'Cries and Whispers' Is a Life-Affirming Film About Death

by Jose Solis

24 April 2015

To call Ingmar Bergman's red-drenched masterpiece Cries and Whispers essential to any collection would be a serious understatement.
 
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Cries and Whispers

Director: Ingmar Bergman
Cast: Liv Ullmann, Harriet Andersson, Kari Sylwan, Ingrid Thulin

US DVD: 31 Mar 2015

One could very well be tricked into believing that Cries and Whispers is the film adaptation of some epic, introspective novel that had existed the realm of world literature for centuries. Such is its power, scope, and delicate brilliance. Yet, there was only one man behind its inception, the legendary Swedish director Ingmar Bergman. Released in 1972, the film is the epitome of everything Bergman: it has tortured characters dealing with their mortality, it’s set in a lavish estate where material considerations are unimportant when compared to emotional poverty, and it centers itself on women who continuously fascinated and haunted Bergman.

The film opens in an opulent 19th-century mansion where we meet three sisters and their maid. Agnes (Harriet Andersson) lies on her deathbed as she is slowly consumed by cancer. Her sisters Karin (Ingrid Thulin) and Maria (Liv Ullmann) have come to spend her last days with her, but instead of giving her the comfort she needs as she faces death, Agnes’ sisters seem to be more uncomfortable than they’ve ever been, failing to provide the dying woman with any sense of peace.

We come to understand them better only as we visit their past through elaborate, theatrical flashbacks that don’t necessarily reveal “what went wrong”, but shed light on who these women are and who they became outside their family home. We learn that Maria had an affair with a doctor, after seeking the passion her husband didn’t provide her. We learn how Karin resorted to self-mutilation in order to keep her husband away from her. We also find out that Agnes always felt that she was being rejected by her mother. None of the events in question justify the cruelty the women resort to, but they make their behavior in the film logical, if not expected.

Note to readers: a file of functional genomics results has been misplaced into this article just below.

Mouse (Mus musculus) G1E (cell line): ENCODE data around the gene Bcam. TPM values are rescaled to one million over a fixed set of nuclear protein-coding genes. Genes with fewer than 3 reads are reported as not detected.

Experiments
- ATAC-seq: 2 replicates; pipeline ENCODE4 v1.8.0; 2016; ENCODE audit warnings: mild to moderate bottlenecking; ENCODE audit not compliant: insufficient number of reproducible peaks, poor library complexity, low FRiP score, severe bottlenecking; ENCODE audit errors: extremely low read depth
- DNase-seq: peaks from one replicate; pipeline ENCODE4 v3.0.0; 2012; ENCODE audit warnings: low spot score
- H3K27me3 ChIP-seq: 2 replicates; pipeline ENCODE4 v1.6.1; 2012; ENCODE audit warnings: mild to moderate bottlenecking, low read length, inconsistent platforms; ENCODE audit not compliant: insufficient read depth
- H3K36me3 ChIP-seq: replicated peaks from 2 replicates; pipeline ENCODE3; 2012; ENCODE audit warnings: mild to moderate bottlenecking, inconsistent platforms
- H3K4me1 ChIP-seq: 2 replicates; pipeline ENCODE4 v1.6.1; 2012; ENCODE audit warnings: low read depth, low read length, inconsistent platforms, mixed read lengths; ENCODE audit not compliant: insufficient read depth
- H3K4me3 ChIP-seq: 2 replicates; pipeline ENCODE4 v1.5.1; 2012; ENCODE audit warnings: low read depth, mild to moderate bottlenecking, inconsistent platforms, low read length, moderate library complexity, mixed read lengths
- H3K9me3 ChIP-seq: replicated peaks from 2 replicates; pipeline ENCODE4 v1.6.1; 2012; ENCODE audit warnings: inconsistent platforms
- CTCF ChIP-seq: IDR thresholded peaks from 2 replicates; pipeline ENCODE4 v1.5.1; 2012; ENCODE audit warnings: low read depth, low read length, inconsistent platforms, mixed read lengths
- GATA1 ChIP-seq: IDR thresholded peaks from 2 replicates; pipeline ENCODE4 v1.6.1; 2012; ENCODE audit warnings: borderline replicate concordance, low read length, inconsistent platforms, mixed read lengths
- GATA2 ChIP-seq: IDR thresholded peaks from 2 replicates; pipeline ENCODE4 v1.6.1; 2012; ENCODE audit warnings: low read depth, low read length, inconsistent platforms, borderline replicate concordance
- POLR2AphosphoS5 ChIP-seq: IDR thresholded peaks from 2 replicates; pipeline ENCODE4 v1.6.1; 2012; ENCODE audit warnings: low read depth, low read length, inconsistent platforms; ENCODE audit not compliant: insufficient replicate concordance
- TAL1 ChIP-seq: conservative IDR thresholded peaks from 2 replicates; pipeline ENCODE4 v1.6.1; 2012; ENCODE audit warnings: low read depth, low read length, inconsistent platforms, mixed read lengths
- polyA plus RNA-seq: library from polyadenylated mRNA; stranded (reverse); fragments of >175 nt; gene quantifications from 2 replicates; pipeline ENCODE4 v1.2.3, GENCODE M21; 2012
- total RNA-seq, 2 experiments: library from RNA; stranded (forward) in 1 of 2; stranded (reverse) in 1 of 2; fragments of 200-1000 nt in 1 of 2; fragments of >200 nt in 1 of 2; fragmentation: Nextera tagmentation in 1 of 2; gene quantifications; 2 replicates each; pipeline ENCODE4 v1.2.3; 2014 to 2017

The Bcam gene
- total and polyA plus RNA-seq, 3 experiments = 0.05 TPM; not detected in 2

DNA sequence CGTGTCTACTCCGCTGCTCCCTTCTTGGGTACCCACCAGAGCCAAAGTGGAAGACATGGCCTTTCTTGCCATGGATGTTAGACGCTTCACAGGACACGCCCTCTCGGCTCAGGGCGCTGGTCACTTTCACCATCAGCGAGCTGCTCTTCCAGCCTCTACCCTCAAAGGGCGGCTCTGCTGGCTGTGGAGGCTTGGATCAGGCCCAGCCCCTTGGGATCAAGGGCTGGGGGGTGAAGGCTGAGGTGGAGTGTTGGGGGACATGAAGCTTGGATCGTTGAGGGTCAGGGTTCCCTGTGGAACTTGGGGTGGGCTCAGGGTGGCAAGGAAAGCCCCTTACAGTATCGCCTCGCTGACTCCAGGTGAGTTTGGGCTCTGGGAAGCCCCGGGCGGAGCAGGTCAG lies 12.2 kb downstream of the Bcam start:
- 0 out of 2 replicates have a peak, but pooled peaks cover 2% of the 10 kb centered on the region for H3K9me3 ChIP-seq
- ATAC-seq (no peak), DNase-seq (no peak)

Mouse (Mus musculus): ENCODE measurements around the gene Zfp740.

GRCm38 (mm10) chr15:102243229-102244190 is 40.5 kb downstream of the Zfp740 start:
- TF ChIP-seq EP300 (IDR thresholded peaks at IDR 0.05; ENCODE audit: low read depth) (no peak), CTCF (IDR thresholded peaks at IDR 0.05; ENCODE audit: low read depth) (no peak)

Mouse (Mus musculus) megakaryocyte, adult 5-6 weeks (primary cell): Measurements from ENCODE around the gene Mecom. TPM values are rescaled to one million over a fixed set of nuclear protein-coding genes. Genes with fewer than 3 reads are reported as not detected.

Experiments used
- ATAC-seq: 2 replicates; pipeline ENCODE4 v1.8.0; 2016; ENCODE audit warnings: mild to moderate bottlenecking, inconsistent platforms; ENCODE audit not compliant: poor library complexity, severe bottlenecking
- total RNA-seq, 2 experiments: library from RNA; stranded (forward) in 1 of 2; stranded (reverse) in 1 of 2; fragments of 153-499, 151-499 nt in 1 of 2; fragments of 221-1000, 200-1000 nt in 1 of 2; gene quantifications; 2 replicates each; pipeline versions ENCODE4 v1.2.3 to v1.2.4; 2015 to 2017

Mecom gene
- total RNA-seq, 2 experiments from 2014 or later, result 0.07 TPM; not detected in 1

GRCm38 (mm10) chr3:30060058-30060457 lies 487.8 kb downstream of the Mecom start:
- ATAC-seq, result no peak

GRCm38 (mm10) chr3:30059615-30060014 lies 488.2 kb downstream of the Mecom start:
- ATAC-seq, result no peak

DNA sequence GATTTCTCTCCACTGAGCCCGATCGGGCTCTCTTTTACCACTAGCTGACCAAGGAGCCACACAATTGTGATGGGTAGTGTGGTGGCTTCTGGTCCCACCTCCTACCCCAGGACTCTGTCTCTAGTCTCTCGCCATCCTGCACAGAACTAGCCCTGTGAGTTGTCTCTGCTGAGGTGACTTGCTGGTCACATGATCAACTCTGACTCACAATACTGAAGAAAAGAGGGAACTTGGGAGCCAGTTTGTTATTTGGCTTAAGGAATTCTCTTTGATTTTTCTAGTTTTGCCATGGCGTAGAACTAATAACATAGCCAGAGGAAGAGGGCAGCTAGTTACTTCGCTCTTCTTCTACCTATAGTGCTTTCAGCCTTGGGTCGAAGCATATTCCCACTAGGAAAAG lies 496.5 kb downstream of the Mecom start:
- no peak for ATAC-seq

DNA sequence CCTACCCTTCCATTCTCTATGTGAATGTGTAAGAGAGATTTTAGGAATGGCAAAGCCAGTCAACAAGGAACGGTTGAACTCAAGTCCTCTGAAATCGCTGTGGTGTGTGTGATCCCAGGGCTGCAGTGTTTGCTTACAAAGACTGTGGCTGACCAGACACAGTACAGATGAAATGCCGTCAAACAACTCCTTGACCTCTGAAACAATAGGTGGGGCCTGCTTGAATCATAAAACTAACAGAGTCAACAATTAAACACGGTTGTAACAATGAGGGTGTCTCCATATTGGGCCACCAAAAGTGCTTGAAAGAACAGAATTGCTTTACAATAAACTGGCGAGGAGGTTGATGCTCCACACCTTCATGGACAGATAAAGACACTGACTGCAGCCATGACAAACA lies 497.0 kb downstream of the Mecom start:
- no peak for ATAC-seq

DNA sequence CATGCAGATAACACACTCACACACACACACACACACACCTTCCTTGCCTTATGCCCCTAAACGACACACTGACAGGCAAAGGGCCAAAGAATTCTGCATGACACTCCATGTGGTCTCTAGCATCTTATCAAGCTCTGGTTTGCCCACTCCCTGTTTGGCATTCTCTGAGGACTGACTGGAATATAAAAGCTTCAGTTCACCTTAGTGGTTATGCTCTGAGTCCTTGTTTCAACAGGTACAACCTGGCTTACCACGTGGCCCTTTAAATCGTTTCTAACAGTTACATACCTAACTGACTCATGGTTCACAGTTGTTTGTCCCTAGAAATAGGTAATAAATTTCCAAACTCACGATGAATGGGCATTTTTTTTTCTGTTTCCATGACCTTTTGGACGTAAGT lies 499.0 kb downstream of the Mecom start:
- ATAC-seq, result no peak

Bergman was never one for over-explanations, and in Cries and Whispers he proves his point by showing us that the peculiarities of each of the characters would never give us enough reasons to judge them. He shows us their flaws, but then points the mirror towards us, almost daring the characters to find the flaws in ourselves. Never one for facile psychology, Bergman instead fascinated with the concept of life being made out of endless nonsensical moments, and how despite their very cryptic nature they mold and affect who we are.

For example, by showing Karin splattering her face with the blood of her own body, Bergman doesn’t want to shock or disgust us. Instead, he invites us to embrace this lost woman who knows herself so little that she must create a mask for herself out of her own being. She is the only one who contains all the answers to her questions, the eternal paradox of being alive, for nobody can solve our existential problems for us.

Out of most of Bergman’s films, this one is notorious for its use of color. Even the fadeouts are to red, as opposed to black or white, and the director himself expressed that this is the lone film in his body of work that must necessarily be expressed in color. Red predominates over each scene; we see it in the walls, the rugs, the furniture—blood, rouge, lipstick. Red is the color of blood and violence, which we are reminded can also be the color of love and passion. Sven Nykvist’s cinematography in the film is exquisite, with each frame being full of meaning, while also looking effortless.

While Cries and Whispers deals in loss and death, it is also surprisingly one of Bergman’s most generous films, even though he was notorious for his lack of faith. In this film, he does seem to contemplate the idea of hope as something that we should all consider.

Hope is seen through the maid Anna (Kari Sylwan) who remains mostly silent but appears in the right moments. Bergman infuses this character with such warmth and affection that one can be tempted to call her angelic, if it wasn’t so against the nature of the director. Bergman’s films are often called “depressing”, but there is something undeniably life-affirming in Cries and Whispers, perhaps because of its perfection as an art piece, or perhaps because it faces mortality with such lack of cowardice that it allows us to look straight into the eyes of something beyond us, something divine.

The Criterion Collection has reissued Cries and Whispers in a luxurious DVD set which includes a new 2K digital restoration, an introduction by the director, new interviews with Harriet Andersson, a new essay by filmmaker kogonada, a sumptuous interview with Bergman and collaborator Erland Josephson, a trailer, and an essay by Emma Wilson. To call this essential to any collection would be a serious understatement.

Cries and Whispers

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